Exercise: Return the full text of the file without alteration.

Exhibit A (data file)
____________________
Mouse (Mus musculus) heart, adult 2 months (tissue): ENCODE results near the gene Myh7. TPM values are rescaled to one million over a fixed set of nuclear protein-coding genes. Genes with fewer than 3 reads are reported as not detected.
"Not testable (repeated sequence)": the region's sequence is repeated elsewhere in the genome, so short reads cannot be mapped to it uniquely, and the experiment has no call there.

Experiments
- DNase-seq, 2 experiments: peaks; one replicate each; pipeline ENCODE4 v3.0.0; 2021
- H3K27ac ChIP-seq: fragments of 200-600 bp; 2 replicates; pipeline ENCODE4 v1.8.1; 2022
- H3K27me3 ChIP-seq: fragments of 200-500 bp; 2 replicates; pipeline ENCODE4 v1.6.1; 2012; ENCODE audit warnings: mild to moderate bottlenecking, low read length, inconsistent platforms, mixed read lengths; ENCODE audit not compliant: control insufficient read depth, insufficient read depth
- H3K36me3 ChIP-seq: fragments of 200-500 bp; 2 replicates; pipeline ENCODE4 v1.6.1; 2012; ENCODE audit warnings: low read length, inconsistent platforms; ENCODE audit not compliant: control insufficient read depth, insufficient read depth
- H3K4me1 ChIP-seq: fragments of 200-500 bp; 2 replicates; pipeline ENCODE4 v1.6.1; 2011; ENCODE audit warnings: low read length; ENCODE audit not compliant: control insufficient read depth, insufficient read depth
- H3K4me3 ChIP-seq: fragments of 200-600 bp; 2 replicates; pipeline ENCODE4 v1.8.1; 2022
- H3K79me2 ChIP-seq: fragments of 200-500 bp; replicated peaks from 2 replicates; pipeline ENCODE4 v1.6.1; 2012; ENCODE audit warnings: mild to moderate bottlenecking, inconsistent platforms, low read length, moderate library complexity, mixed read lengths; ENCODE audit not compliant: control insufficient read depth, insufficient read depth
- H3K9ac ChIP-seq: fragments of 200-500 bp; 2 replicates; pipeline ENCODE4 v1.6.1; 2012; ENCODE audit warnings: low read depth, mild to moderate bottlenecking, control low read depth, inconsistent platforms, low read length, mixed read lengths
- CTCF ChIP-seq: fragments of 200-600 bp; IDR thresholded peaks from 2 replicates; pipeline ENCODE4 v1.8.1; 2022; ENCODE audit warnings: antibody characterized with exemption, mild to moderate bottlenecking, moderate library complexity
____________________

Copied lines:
Mouse (Mus musculus) heart, adult 2 months (tissue): ENCODE results near the gene Myh7. TPM values are rescaled to one million over a fixed set of nuclear protein-coding genes. Genes with fewer than 3 reads are reported as not detected.
"Not testable (repeated sequence)": the region's sequence is repeated elsewhere in the genome, so short reads cannot be mapped to it uniquely, and the experiment has no call there.

Experiments
- DNase-seq, 2 experiments: peaks; one replicate each; pipeline ENCODE4 v3.0.0; 2021
- H3K27ac ChIP-seq: fragments of 200-600 bp; 2 replicates; pipeline ENCODE4 v1.8.1; 2022
- H3K27me3 ChIP-seq: fragments of 200-500 bp; 2 replicates; pipeline ENCODE4 v1.6.1; 2012; ENCODE audit warnings: mild to moderate bottlenecking, low read length, inconsistent platforms, mixed read lengths; ENCODE audit not compliant: control insufficient read depth, insufficient read depth
- H3K36me3 ChIP-seq: fragments of 200-500 bp; 2 replicates; pipeline ENCODE4 v1.6.1; 2012; ENCODE audit warnings: low read length, inconsistent platforms; ENCODE audit not compliant: control insufficient read depth, insufficient read depth
- H3K4me1 ChIP-seq: fragments of 200-500 bp; 2 replicates; pipeline ENCODE4 v1.6.1; 2011; ENCODE audit warnings: low read length; ENCODE audit not compliant: control insufficient read depth, insufficient read depth
- H3K4me3 ChIP-seq: fragments of 200-600 bp; 2 replicates; pipeline ENCODE4 v1.8.1; 2022
- H3K79me2 ChIP-seq: fragments of 200-500 bp; replicated peaks from 2 replicates; pipeline ENCODE4 v1.6.1; 2012; ENCODE audit warnings: mild to moderate bottlenecking, inconsistent platforms, low read length, moderate library complexity, mixed read lengths; ENCODE audit not compliant: control insufficient read depth, insufficient read depth
- H3K9ac ChIP-seq: fragments of 200-500 bp; 2 replicates; pipeline ENCODE4 v1.6.1; 2012; ENCODE audit warnings: low read depth, mild to moderate bottlenecking, control low read depth, inconsistent platforms, low read length, mixed read lengths
- CTCF ChIP-seq: fragments of 200-600 bp; IDR thresholded peaks from 2 replicates; pipeline ENCODE4 v1.8.1; 2022; ENCODE audit warnings: antibody characterized with exemption, mild to moderate bottlenecking, moderate library complexity